Many people are bewildered by what is taking place in America. “How could this happen in America?” they wail, often hysterically. There is ample evidence of everyone from the poorest immigrant farmer to the most distinguished Ivy League intellectual expressing total shock about the election of this individual and the rising to power of his “unsavory guides.” But really, I don’t think it’s that hard to understand if one is able to muster an honest assessment of not only America and its policies, but of world religions and centuries-old global socioeconomic practices. Starting with popular religions which form the most aggressively persistent mythologies and which take up the most space in the collective unconscious, we can see how the idea of a vengeful, yet paradoxically merciful, Father in Heaven who watches our every move and sends the virtuous to heaven and the wicked to hell, is a rather complicated idea with far reaching psychic consequences. This “heavenly” father is superior to all things earthly. Ascending to heaven, leaving the filth of the sinful body behind, for religious people, is a “consummation devoutly to be wished.”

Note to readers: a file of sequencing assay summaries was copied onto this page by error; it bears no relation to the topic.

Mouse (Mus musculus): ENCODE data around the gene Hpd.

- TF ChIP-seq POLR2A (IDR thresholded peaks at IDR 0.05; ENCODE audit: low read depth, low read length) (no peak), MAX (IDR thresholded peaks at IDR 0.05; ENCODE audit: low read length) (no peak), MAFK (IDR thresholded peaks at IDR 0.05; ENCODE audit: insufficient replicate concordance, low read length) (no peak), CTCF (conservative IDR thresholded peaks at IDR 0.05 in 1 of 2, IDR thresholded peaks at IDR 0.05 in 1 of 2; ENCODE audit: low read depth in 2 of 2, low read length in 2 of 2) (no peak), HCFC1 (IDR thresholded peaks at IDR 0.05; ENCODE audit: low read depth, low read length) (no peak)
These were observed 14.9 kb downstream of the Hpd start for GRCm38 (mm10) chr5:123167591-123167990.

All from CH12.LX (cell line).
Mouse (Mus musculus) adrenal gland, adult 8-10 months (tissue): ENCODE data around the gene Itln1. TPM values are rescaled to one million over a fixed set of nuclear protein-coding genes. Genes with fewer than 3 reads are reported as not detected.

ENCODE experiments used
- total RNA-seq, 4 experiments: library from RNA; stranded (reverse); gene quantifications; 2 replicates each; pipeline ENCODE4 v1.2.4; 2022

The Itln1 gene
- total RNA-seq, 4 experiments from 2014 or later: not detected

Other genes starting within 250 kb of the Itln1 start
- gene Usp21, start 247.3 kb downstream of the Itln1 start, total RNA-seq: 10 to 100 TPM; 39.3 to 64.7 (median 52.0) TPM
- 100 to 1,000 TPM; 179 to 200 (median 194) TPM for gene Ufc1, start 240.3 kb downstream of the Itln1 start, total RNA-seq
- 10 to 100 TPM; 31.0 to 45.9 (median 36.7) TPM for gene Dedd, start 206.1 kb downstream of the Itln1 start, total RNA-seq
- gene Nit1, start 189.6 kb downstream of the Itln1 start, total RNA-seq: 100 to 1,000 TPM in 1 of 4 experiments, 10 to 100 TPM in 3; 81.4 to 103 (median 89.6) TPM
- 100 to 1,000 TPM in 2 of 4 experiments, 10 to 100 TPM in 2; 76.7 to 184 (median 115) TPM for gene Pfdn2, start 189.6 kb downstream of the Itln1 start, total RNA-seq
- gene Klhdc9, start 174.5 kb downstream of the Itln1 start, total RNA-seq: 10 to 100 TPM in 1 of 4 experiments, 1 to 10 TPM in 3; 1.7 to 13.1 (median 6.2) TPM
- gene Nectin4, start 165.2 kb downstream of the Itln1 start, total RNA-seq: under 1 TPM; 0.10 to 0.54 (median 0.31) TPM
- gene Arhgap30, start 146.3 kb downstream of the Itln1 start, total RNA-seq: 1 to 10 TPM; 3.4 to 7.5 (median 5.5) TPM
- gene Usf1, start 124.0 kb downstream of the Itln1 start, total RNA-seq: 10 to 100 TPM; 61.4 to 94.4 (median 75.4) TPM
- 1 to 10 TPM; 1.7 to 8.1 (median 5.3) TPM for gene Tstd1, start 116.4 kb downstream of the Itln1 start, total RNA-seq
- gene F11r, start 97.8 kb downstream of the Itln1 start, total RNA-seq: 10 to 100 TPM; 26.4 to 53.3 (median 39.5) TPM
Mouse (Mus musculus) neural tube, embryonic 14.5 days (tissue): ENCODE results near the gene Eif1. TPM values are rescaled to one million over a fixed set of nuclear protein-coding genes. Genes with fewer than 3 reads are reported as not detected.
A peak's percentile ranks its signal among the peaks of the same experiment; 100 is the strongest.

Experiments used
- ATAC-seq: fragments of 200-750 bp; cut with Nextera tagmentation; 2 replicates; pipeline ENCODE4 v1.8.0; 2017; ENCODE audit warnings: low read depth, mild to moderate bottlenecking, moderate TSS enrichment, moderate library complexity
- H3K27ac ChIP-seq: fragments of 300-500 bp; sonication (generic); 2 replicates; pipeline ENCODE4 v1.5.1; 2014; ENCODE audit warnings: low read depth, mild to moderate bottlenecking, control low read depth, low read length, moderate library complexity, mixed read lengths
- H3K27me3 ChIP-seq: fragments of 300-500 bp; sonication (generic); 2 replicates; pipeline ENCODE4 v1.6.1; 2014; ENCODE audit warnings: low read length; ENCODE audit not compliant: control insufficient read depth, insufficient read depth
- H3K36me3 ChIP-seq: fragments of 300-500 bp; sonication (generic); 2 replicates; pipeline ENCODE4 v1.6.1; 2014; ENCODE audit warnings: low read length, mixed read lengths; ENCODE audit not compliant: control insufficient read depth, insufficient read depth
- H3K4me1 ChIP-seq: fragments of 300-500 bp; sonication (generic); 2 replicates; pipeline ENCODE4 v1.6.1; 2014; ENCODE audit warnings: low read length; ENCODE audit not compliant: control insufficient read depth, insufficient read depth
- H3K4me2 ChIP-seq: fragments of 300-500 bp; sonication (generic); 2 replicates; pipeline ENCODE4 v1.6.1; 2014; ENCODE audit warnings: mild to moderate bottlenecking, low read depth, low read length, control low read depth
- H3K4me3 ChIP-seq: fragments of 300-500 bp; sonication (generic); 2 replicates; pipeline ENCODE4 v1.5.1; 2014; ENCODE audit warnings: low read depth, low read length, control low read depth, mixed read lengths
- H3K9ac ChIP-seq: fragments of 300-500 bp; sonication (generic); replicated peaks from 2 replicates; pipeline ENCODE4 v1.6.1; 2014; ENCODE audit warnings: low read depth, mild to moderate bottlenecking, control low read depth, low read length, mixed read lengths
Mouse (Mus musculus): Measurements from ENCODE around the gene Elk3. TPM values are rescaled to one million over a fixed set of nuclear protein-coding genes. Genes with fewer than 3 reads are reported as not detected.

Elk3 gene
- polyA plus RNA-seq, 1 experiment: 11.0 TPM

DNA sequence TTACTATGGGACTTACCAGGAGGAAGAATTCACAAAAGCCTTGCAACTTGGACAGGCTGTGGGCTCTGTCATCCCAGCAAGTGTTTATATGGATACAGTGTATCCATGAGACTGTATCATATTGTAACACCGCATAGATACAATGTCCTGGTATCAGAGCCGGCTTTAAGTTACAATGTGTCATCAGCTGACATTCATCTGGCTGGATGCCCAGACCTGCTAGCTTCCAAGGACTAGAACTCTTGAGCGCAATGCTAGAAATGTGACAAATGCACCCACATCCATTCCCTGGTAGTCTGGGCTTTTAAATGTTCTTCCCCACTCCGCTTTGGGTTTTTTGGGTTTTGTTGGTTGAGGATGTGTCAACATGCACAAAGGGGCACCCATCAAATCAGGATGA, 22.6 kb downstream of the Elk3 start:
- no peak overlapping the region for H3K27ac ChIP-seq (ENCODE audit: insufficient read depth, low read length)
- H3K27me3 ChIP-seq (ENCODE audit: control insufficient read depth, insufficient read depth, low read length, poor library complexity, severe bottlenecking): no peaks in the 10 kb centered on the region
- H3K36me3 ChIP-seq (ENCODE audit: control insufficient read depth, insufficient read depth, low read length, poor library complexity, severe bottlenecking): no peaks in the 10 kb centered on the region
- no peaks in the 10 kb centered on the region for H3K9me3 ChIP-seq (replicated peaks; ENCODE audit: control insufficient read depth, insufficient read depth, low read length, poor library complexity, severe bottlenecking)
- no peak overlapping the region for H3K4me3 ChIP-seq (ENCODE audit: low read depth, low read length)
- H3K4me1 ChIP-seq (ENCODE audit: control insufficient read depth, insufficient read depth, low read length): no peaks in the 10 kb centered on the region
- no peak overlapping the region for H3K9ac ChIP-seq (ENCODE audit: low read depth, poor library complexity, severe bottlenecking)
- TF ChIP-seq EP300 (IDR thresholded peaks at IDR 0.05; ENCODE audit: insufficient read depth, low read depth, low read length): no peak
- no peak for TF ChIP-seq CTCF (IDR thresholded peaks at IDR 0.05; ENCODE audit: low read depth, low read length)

The psychic consequences of two thousand years of father worship have been devastating for women of the world, and for qualities and characteristics more commonly associated with the feminine. The three main religions, over which there has been near constant war, all promote a male god and all prioritize masculine qualities to the detriment of everything feminine, including “mother” earth. In too many cases, this masculinization of reality has translated into a literal destruction of women, girls, and the planet. On a less literal level, it has dominated common knowledge and made women into either mothers or whores, and the planet into a cash cow, another sort of whore. As a rabidly Christian (read father worship) nation, America has waged a methodical war on women (and on the earth’s natural resources) that continues to this day. Even as we speak, the American Taliban, also known as the Christian Right, has infiltrated the United States congress and is writing legislation to ensure women stay barefoot and pregnant in the kitchens while the men do the bidding of “the lord” unimpeded by reason, for, in their view, faith is its own reward. The trouble with religious people is that they take the ideas of their religion literally, when, in fact, these ideas are meant to be experienced and expressed metaphorically, symbolically, inwardly, and psychically. In this sense, faith can be very useful as a mysterious inner expression of the soul, rather than an iron cudgel with which to destroy one's imaginary enemies in the sandbox of life.